Citron was the only Democrat in a countywide elected office. Moorlach has been active in local Republican Party politics.
Moorlach fired off a letter Monday responding to Killea, and complained in an interview that “somehow I’ve become the victim of the process.”
“I never told the board to not go through this (selection) process. If they need to ask questions, that’s fine,” Moorlach said. “I’m just feeling like, wait a second, how come I’m getting beat up? I have no control over these things.
“I definitely know I’m qualified,” Moorlach added. “This is not just managing money, this is a twofold discipline. It’s treasurer hyphen tax collector. I’m a certified public accountant, I’m also a certified financial planner. I have proven that I have knowledge of investment.”
In her letter, Killea complained about Moorlach’s testimony before the special committee last Friday, in which Moorlach refused to name the experts who helped him analyze the investment portfolio during the campaign. Moorlach also criticized state officials for not stepping in to help financially strapped Orange County schools.
In the letter to her Senate colleagues, Killea also blasted Daxon for choosing A. G. Edwards as one of the county’s new underwriters as a reward because one of the firm’s local broker’s was among the first to criticize Citron’s risky investment practices and then became involved in Moorlach’s campaign.
“Appointing Moorlach treasurer and selecting this firm are completely political acts that relegate the public interest to the back burner,” said Craig Reynolds, Killea’s chief of staff. “They just can’t seem to get away from responding to the political wind that blows them here and there.”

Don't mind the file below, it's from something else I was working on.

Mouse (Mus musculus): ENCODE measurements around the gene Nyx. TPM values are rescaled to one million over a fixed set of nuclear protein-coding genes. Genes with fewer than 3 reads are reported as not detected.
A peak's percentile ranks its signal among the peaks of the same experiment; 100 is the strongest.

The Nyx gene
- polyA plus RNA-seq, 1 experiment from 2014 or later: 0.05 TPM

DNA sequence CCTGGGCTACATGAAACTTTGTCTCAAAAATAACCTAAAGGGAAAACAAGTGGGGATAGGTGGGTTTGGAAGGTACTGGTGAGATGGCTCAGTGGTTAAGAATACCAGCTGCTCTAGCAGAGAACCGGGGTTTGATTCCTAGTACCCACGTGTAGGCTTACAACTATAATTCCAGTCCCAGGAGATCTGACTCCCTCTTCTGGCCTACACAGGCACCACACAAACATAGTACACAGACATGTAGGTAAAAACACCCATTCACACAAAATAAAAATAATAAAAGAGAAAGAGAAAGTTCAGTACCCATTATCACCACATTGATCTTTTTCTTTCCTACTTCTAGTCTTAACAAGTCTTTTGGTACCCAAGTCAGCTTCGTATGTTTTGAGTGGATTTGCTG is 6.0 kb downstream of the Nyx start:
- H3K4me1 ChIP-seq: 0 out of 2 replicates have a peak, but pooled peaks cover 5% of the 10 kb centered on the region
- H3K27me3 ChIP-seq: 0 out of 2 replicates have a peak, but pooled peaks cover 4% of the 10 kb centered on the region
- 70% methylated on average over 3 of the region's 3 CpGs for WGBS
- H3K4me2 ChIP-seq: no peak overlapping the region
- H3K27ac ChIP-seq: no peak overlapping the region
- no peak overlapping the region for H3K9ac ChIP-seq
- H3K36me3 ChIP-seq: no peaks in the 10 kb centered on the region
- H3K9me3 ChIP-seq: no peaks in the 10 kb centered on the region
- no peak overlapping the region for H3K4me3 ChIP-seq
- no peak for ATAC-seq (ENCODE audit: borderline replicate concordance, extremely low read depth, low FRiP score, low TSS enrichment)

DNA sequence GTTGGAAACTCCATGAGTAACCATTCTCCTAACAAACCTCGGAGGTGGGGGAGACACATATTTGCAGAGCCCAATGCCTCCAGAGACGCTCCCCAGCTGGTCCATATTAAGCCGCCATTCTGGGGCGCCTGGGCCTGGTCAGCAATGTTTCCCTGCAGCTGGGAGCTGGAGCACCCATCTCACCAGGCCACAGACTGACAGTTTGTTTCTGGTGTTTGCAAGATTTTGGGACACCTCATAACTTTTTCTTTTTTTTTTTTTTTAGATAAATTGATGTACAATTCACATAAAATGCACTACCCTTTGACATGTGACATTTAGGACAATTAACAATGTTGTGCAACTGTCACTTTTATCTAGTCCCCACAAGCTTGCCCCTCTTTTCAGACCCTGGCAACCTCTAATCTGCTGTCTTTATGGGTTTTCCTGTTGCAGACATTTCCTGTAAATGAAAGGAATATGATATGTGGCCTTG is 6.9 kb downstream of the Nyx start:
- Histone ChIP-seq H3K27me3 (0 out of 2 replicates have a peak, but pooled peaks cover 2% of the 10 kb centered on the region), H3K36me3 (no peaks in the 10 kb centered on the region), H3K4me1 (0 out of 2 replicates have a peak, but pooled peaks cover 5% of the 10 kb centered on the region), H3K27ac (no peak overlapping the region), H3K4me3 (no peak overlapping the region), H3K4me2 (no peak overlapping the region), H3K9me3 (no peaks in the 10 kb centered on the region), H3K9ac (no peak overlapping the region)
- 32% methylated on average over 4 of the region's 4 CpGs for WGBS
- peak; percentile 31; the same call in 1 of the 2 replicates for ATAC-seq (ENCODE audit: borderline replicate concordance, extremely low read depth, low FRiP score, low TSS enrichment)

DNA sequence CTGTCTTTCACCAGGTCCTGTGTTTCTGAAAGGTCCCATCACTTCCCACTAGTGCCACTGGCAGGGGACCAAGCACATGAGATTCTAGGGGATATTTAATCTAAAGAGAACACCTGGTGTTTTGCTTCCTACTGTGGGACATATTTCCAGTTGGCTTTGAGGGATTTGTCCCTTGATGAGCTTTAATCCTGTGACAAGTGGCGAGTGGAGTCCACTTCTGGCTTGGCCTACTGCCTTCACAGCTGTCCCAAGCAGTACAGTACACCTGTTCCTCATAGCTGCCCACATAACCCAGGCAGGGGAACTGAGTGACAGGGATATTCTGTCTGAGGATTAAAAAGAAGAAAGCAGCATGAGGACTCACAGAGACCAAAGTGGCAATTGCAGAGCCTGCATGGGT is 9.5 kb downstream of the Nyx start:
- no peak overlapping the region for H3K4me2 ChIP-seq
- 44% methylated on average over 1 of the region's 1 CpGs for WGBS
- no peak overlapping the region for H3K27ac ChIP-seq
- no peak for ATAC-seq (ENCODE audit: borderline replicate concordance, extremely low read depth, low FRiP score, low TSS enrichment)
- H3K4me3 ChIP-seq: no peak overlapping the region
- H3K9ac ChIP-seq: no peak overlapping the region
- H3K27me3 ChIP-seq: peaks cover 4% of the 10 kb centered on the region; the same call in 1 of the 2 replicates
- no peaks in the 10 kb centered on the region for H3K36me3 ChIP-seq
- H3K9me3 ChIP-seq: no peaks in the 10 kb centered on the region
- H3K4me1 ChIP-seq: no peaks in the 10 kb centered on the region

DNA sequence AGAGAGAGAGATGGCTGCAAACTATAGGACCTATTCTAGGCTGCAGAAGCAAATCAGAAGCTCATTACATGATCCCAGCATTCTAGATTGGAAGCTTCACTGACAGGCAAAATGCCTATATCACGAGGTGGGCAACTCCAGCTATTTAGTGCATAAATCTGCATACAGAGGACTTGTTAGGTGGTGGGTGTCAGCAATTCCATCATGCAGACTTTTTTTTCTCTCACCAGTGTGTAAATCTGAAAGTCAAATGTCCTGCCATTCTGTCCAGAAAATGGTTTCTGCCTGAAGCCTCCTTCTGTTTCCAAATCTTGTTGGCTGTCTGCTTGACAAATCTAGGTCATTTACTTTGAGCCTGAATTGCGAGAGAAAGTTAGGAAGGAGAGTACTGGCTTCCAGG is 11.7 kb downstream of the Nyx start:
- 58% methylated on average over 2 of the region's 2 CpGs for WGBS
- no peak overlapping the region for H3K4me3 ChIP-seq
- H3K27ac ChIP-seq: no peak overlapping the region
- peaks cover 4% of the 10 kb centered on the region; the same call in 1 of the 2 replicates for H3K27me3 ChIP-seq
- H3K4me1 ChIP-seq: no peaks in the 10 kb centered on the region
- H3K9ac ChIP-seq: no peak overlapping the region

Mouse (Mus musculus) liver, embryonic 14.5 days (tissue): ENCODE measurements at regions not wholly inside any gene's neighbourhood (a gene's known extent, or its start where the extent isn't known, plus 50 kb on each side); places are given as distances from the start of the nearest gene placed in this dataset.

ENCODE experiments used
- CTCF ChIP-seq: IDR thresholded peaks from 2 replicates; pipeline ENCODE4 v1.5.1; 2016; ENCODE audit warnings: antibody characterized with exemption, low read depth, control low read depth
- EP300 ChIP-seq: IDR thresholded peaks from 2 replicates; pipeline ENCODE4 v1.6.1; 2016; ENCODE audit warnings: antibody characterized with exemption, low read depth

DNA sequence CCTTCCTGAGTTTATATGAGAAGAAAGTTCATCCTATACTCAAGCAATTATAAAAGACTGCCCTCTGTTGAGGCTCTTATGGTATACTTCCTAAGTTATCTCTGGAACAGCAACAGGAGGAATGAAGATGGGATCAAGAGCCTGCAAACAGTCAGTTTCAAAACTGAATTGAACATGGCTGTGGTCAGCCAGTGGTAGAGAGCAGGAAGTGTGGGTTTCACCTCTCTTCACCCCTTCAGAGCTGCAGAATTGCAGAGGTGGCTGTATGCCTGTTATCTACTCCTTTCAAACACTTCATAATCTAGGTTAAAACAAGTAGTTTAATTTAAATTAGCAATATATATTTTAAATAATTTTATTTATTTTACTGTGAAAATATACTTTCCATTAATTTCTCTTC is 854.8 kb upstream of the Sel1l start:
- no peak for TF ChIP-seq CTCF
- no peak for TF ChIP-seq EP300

Throughout the three-month crisis, Killea has had harsh words for the supervisors and other county officials, often suggesting that the state remove some of their power. On Friday, she said Popejoy’s testimony before the committee renewed her confidence in the county’s ability to recover from the crisis, but the impending Moorlach appointment has increased her concern.
“It doesn’t instill confidence in their actions down there for them to pick this guy without looking at any other candidate,” Reynolds said. “Both of these actions only further establish the need to provide more oversight with some new teeth and authority to make financial decisions.”
But Sen. John R. Lewis (R-Orange), one of two Orange County lawmakers on the 10-member committee, said he supported the board’s impulse to pick Moorlach now.
“I think Mr. Moorlach proved his mettle,” Lewis said Monday. “All of the so-called experts were defending or participating in the Orange County mess, and Mr. Moorlach was the one person that was swimming against the tide and was ultimately proved right.”
Lazo, the grand jury foreman, said his group is not opposed to Moorlach but simply wants him to undergo a rigorous and open interview process to determine whether he is the most qualified person for the job.
“We’d like to know what the supervisors believe the qualifications for the job should be. We’re not saying Mr. Moorlach doesn’t have the qualifications, but we don’t know what the qualifications are,” he explained. “We just don’t know Mr. Moorlach. . . . We hope there’s more openness.”
Times staff writers Diane Seo and Anna Cekola contributed to this story.
* PLEADING THEIR CASE: O.C. leaders head for Sacramento in search of help. A17